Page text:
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Arizona republican. [volume] (Phoenix, Ariz.) 1890-1930, May 06, 1919, Image 14

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Persistent link: https://chroniclingamerica.loc.gov/lccn/sn84020558/1919-05-06/ed-1/seq-14/

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PAGE FOURTEEN
THE ARIZONA REPUBLICAN, TUESDAY MORNING, MAY 6, 1919
NEW MILS
WEKERS
II FIRST MEET
011 Board of Governors and
Council Give AVay To The
New HcM First Session
Review Year's Work.
. Old and new boards of governors and
councils of the Salt River Valley Water
f-scrs' association met yesterday to
yinish up the routine business that yet
remained from the past year and to
pass into the hands of the incoming
;iodics the authority which they will
wield until the next election ht;ings in a
new board arfd council. .
The retiring board of governors met
jn the morning to complete the small
irimoiint of unfinished business of their
term.
" The new council met with 19 out of
i's 30 members present. President VVil
.kinscm called the meeting: to order,
with the secretary acting as clerk. The
meeting organized by electing JI. C
J'hclps of Mes. chairman and K. K.
,!ai k, of Glendale, clerk. In the absence
Mr. Phelps. A. S. Reeves was elected
temporary chairman. Mr. Reeves was
the former chairman, but was not a
candidate in the recent election.
iThe meeting took up the rceommen
lation of the board of governors to
unend the by-laws of the association
Bi-o that the assistant secretary could
ue made office manager regularly and
uct in the secretary's place during the
'hitter's absence. The salary of the as
sistant secretary was fixed at $1100 per
month.
. A recommendation to increase the
ialary of the secretary was also dis
'cussed, but the matter was referred to
a permanent committee on by-laws and
salaries, which will be appointed by the
permanent chairman. The council ad
journed to the first Monday in June.
Hold Joint Meeting
." The new board of governors, met with
jill members present and reappointed
ild officers. Dr. Charles A. Van der
Veer was retained as secretary; S. C
thitiz, treasurer, and W. P.. Elliott, gen
eral superintendent. The title of chief
engineer was added to Mr. "Elliott's
former title. The selecting of an as
sistant secretary was left to a future
meeting, pending favorable action by
the council on the duties to be assumed
by that officer.
The board of governors went into
iuarteiiy joint session with the council
in the afternoon. Judge Will It. King,
"chief council of the United Stales
reclamation service, who wa-s in this
ritv yesterday, addressed the meeting.
3le commented on the satisfaction fed
by the reclamation service on the way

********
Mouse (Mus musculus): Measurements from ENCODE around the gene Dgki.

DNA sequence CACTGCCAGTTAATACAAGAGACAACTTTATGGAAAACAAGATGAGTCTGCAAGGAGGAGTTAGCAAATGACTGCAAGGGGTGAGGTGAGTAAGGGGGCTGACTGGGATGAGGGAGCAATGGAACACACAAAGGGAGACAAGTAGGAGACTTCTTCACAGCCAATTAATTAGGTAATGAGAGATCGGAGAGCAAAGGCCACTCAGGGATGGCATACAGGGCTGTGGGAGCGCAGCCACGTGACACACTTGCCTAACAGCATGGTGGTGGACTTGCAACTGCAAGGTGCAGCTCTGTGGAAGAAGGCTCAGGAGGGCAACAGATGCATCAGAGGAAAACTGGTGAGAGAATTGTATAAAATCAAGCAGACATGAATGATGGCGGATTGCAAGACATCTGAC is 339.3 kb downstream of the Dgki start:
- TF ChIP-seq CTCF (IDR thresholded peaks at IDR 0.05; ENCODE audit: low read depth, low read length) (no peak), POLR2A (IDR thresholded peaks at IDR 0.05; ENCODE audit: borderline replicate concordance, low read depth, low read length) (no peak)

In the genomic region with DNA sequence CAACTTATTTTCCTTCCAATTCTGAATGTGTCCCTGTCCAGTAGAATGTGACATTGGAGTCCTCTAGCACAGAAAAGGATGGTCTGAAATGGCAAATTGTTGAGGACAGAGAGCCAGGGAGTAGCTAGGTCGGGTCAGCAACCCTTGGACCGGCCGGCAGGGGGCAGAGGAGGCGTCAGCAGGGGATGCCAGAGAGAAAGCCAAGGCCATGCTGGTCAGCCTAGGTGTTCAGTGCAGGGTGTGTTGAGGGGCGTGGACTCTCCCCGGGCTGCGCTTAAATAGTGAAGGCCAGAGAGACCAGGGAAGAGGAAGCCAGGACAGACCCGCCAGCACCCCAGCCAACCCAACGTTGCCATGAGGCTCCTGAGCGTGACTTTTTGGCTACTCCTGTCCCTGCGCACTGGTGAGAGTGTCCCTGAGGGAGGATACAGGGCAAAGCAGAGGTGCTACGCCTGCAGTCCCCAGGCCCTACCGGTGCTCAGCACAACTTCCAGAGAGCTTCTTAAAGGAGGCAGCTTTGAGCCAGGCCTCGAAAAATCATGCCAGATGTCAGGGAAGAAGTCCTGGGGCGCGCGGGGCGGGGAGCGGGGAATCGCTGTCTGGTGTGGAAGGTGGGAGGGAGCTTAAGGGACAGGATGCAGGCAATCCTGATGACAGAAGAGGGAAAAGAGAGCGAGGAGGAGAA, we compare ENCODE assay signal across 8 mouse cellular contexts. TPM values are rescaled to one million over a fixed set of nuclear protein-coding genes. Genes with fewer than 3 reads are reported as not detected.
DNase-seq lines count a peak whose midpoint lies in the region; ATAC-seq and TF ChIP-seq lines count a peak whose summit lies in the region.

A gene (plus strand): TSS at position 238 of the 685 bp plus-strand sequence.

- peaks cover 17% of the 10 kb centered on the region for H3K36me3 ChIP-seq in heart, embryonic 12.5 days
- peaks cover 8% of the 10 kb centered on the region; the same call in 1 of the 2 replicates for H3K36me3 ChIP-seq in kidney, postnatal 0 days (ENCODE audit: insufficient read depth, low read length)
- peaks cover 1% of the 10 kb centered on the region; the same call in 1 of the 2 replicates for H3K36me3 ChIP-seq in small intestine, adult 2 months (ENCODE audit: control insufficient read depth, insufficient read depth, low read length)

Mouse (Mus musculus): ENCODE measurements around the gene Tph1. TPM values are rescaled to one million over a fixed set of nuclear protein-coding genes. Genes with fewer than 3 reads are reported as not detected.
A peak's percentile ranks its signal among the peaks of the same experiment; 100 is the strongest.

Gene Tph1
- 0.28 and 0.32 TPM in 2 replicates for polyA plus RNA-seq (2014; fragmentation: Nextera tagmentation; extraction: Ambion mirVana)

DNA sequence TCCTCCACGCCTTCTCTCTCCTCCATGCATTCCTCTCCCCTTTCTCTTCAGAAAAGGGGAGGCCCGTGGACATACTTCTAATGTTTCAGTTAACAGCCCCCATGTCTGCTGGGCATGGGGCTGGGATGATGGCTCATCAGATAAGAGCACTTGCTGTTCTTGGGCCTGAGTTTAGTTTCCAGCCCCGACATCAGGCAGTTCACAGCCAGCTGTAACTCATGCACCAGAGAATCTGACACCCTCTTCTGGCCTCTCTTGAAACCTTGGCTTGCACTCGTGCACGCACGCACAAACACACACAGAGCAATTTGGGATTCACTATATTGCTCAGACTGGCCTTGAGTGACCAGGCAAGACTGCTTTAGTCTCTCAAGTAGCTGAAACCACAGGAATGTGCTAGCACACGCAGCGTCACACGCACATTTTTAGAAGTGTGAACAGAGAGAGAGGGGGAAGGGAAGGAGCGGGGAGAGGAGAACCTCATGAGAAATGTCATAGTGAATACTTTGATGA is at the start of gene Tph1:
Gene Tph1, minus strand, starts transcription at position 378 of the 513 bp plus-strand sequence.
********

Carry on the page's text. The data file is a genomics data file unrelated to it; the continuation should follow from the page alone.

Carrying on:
the Salt River Valley project has been
-.handled by tho water users' association
J-inee taking it over. lie explained that
;:it first he had not favored this action,
rluit that, he could see now that his fears
Jiad been groundless.
; The annual report of the secretary
was read, in which a resume of the
work of the association in the past year
was given. Following is the text of
I he report:
Report of Secretary
- The year just ended is the first full
jcar during which the Salt River Val
ley Water Users' association has been
in chiu-ge of the operation of the proj
ect. A number of important questions
have- been presented and much work
has been accomplished during the year.
- One of the first things to come up at
the beginning of the year was a further
endeavor to secure a decision as to the
disposition of the Horseshoe dam site
o;i the Verde river. This was following
up the association's claim for the site
;i order to build a storage reservoir
that would assure an adequate sup
ply of water for all the lands within
the exterior boundaries of the project,
including about 23,000 acres left without
f
tiiK
i V',t. ' vv
KKtr'
I TUESDAY TODAY WEDNESDAY I
Y V 1 vvV : THE WATERS FINE i !
I W , t l TODAY :
I J . fMv'iJ COME ON IN AND V
t VC V HAVE A GOOD TIME l
Z ' Cmh 5fc.nnt.vi blmi it,5. 11 i
r 1 - m
I SSI
I ) it 4 iY I AND THEM '
rX.-;,:(fr
permanent water rights by the survey
board. After a conference in Wash
ington with the secretary of the in
terior,, in which the association was
represented by President Wilkinson
and Legal Adviser Gust, the secretary
agreed to base his decision on the re
port of an expert engineer. Homer
Mamlin was appointed by the director
of the reclamation service, and after an
investigation is now preparing his re
port. By agreement the scope of his
inquiry was extended to cover the need
flf project lands for an additional wa
ter supply and the possibility of ex
tending the project boundaries should
the increased water supply warrant, as
well as the original question as to the
disosition of the dam as between ad
verse interests outside and the exclu
sive benefit of the project lands.
Need of More Water Felt
Depletion of the volume of stored wa
ter early In the year made it seem ad
visable to consider plans for adding to
the supply by pumping from under